Black Stars defender Rashid Sumaila won his first trophy with Al Qadsia after they beat Al Salmiyah 1-0 in the in the Emir Cup finals on Tuesday in Saudi.The Ghanaian international helped his side to lift the Emir Cup trophy for a record 16 times after managing a narrow win at the Al Kuwait Sports Club Stadium.Al Qadsia thus wins their first trophy of the season after failing to defend their League title at the end of the 2014/15 League season.Sumaila has been instrumental for the Kuwaiti giants since joining the Club on loan from South African side Memolodi Sundowns.The former Asante Kotoko center-back is however expected to be handed a permanent deal as his contract ends on May 31. The young defender has been neglected by the Black Stars coach Avram Grant but believes his consistent output will see him return to play for the senior national team.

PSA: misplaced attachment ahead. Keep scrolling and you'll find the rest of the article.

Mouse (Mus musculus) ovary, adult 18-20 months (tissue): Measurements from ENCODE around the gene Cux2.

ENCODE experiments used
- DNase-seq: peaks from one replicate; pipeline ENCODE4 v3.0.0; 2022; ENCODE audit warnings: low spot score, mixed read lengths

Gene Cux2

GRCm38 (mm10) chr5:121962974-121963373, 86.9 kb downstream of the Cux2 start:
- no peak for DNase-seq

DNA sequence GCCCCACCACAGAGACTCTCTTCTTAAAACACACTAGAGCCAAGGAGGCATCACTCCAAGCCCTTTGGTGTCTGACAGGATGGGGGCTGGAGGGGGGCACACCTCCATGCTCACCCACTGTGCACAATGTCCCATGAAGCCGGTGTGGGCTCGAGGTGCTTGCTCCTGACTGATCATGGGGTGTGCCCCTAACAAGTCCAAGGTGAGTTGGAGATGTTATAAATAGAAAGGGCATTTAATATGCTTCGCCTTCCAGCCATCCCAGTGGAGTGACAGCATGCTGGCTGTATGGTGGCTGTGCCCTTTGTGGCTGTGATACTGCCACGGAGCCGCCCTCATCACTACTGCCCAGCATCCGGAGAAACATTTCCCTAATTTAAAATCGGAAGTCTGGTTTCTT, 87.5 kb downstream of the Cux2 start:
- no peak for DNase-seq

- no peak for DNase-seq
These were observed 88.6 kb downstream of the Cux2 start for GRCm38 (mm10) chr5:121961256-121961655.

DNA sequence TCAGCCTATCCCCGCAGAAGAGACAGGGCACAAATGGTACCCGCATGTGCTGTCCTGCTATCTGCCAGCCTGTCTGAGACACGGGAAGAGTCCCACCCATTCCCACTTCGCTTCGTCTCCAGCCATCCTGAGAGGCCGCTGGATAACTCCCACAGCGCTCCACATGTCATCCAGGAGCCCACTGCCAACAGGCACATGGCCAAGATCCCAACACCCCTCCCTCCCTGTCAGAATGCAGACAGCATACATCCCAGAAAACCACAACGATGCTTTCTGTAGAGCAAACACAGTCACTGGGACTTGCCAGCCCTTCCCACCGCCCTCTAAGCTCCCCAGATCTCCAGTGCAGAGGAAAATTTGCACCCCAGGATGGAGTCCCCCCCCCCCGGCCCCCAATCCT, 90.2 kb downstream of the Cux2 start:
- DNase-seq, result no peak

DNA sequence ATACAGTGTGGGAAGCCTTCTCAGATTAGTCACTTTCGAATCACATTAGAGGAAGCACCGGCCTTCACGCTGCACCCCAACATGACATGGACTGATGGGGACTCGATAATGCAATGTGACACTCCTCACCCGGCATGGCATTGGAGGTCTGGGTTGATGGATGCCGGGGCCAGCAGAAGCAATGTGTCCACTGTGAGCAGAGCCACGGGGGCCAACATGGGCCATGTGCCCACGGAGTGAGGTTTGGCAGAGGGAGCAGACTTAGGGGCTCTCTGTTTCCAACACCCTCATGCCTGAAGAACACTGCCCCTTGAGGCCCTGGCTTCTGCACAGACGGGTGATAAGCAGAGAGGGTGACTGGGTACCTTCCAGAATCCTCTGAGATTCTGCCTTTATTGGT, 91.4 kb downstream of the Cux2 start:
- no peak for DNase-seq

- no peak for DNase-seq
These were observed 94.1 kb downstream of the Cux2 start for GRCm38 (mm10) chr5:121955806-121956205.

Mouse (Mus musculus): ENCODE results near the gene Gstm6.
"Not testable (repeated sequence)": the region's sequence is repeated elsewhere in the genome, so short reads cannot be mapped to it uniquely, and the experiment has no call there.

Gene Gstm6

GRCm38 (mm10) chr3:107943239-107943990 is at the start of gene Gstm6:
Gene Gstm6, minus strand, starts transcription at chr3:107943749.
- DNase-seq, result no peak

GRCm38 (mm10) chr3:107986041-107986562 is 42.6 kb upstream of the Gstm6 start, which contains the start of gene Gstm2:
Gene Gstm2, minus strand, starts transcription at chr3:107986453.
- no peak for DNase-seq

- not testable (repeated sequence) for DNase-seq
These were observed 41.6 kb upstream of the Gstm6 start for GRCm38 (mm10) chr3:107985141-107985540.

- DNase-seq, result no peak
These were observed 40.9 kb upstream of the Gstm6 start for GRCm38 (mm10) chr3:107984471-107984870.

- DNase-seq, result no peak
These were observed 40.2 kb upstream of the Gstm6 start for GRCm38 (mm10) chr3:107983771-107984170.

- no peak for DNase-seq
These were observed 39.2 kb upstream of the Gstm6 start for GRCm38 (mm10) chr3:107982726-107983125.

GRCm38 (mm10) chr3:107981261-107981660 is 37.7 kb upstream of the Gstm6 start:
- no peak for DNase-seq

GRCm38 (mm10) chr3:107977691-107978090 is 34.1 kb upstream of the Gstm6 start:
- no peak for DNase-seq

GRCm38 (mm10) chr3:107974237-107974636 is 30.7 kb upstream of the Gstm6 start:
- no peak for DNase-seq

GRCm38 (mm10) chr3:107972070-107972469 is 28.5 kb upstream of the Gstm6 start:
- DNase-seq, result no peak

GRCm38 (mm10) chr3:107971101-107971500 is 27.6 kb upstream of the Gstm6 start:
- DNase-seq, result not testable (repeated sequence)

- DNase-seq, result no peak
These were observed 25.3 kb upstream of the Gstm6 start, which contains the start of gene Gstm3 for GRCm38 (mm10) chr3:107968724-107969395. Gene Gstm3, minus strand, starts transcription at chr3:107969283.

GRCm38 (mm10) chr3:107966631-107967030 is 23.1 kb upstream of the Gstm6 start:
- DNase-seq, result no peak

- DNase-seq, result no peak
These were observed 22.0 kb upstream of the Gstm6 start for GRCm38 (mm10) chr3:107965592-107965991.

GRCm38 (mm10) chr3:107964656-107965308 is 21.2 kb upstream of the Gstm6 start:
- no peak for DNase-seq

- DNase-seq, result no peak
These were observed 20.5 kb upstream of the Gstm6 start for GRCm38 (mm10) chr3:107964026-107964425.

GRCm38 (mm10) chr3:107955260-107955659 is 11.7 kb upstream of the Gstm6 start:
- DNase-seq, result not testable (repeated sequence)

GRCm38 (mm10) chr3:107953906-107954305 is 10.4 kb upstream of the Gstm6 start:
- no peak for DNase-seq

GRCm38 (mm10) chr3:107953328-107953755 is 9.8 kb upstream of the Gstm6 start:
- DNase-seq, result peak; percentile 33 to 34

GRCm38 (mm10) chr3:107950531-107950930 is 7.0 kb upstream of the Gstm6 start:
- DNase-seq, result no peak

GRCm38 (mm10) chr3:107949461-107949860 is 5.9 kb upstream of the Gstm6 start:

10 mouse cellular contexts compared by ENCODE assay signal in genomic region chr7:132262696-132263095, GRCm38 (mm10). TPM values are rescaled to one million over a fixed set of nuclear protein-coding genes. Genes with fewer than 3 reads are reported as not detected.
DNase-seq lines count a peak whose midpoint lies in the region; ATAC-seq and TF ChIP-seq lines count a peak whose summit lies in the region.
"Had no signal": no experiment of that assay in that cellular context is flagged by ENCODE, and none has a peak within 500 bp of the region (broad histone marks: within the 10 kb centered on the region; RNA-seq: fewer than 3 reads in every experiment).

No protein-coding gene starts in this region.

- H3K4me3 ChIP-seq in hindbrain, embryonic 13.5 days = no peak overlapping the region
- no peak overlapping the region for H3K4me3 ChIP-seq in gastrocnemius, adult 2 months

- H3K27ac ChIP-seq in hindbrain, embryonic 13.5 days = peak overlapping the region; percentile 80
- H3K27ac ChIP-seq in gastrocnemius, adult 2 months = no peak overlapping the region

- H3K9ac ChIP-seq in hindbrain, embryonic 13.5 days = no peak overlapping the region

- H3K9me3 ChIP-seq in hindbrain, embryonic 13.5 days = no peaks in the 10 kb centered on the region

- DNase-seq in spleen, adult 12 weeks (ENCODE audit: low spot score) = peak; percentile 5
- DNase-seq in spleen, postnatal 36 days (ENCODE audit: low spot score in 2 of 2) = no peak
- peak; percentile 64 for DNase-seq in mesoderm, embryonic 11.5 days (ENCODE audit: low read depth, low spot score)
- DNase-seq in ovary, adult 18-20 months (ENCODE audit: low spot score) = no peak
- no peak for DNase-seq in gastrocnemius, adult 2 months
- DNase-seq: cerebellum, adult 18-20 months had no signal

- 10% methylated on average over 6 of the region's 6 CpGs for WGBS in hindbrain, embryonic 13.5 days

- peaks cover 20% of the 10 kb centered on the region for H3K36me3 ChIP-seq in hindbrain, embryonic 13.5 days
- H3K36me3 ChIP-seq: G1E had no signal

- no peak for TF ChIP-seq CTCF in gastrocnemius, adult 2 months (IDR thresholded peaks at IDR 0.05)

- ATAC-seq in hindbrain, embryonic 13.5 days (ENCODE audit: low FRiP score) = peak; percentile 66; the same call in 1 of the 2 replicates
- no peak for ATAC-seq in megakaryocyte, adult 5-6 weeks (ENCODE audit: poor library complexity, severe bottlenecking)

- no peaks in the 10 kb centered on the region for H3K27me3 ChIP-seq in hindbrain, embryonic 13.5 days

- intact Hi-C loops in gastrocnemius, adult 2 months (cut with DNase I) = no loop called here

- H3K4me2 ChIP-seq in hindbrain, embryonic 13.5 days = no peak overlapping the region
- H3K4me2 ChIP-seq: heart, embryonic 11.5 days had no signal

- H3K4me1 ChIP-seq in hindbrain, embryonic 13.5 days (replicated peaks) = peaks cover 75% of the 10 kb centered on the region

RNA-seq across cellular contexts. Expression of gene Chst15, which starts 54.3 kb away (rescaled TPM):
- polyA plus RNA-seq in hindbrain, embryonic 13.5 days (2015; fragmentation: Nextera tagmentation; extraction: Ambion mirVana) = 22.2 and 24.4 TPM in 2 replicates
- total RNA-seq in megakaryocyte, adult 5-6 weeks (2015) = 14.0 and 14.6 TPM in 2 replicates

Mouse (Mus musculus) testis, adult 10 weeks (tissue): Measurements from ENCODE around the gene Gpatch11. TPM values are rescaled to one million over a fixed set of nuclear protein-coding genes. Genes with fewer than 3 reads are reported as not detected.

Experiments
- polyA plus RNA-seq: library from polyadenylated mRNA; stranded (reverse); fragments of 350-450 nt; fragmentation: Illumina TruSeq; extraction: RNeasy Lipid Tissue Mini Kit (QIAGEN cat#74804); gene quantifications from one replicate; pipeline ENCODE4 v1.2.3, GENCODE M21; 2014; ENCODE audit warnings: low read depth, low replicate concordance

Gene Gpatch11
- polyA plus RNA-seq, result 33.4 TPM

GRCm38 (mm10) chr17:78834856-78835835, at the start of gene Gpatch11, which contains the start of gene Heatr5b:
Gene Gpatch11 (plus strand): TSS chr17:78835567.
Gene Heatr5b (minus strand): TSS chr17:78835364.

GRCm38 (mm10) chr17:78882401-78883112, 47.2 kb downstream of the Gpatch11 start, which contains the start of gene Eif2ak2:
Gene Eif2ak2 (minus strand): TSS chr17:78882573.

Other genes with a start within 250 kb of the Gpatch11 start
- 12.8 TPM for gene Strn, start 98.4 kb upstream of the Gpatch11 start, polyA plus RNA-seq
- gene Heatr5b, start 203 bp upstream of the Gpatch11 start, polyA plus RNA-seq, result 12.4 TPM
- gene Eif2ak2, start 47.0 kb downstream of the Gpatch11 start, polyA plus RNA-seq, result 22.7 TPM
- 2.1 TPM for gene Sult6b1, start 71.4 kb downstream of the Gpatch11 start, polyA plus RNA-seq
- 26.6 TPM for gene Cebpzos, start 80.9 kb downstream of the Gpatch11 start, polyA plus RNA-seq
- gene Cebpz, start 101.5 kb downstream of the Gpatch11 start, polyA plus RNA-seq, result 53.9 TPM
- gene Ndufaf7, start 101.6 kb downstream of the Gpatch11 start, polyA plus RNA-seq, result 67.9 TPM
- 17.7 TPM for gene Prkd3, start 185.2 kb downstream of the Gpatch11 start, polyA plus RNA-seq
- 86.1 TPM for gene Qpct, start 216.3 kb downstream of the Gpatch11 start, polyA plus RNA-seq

Half of the funding from Proposition 81 would go to projects that were submitted under the previous library bond measure but were never approved for construction, Spahn said. Communities would have to submit new applications to receive portions of the second part of Proposition 81 funding. The applications could include existing projects as well as new ones, he said. In making a case for new libraries, Spahn’s group cited a 2003 study that found the state needs more than 500 new libraries, at a cost of about $4.4 billion. “In many communities, the growing populations of student-age children and seniors are outstripping the services libraries could provide,” he said. “Libraries offer a safe place for students. Libraries are trained in instructing students on how to do research for school projects and how to use the Internet. They also reduce illiteracy. Three million Californians can’t read or write,” Spahn added. But Proposition 81 critics argue that a bond is not the best way to pay for more libraries. “The problem is the politicians have refused to make libraries a priority,” Assemblyman Ray Haynes, R-Temecula, said in a joint statement with Jon Coupal, president of the Howard Jarvis Taxpayers Association, and Lew Uhler, president of the National Tax Limitation Committee. “Today, state spending is $43 billion more than it was just seven short years ago,” the three stated in their ballot message opposing Proposition 81. “Could the state use just 2 percent of that money to pay for library improvements? “Yes, they could, but that means the politicians would have to take the money from their pet projects, like welfare, free health care, and reduced college tuition for illegal aliens, and give it to libraries.” But Spahn said using bonds to build public works projects such as libraries is more efficient than pay-as-you-go. “Over the course of 25 to 30 years, inflation eats away at a dollar,” he said. “We can build and renovate many libraries using $600 million in the next five years than we can spending $600 million over the next 25 to 30 years.” As of Tuesday, Proposition 81 was leading in the polls. A Public Policy Institute of California survey found that the measure was leading by a 51-41 percentage margin. Meanwhile, library officials in Whittier and Santa Fe Springs said new facilities are needed because their existing libraries are too small. Paymaneh Maghsoudi, director of library services for Whittier, said the library on Mar Vista has outgrown its capacity. “This library was built in 1957,” she said. “In 1957, it was only a warehouse for books, but now we offer so many services. We have a homework center and we have different programs for adults and children.” Santa Fe Springs City Manager Fred Latham said a new library in that city would allow for more meeting rooms. “Right now we do a lot of special programs in the library and, as a result, it’s disruptive of library use,” Latham said. [email protected] (562) 698-0955, Ext. 3022160Want local news?Sign up for the Localist and stay informed Something went wrong. Please try again.subscribeCongratulations! You’re all set! AD Quality Auto 360p 720p 1080p Top articles1/5READ MORE11 theater productions to see in Southern California this week, Dec. 27-Jan. 2$10 million from Proposition 81 for a new library that would also be about twice the size of an existing facility. It would be constructed on the site of the city’s community gardens. The total cost is estimated at $15 million, which also includes the value of the city- owned land. But officials are less certain they would get the funding – Santa Fe Springs’ library project ranks lower than Whittier’s library project. Les Spahn, manager for the Yes On Proposition 81 campaign, said organizers pushed to get the measure on the ballot because $350 million from a library bond issue passed by voters in 2000 has been used up, but the need remains for new libraries across the state. Whittier and Santa Fe Springs are among dozens of California cities that could receive funding for new libraries if voters Tuesday approve Proposition 81, a $600 million library bond issue. In Whittier, the proposition’s passage would almost certainly mean about $19.3 million for a new 71,000-square-foot library – nearly double the size of the one on Mar Vista Street. The new facility would be built where an Alpha Beta store once stood in Uptown Whittier. The total cost of the project is estimated at $29 million, which included the value of the land, which the city has already purchased. In Santa Fe Springs, officials are seeking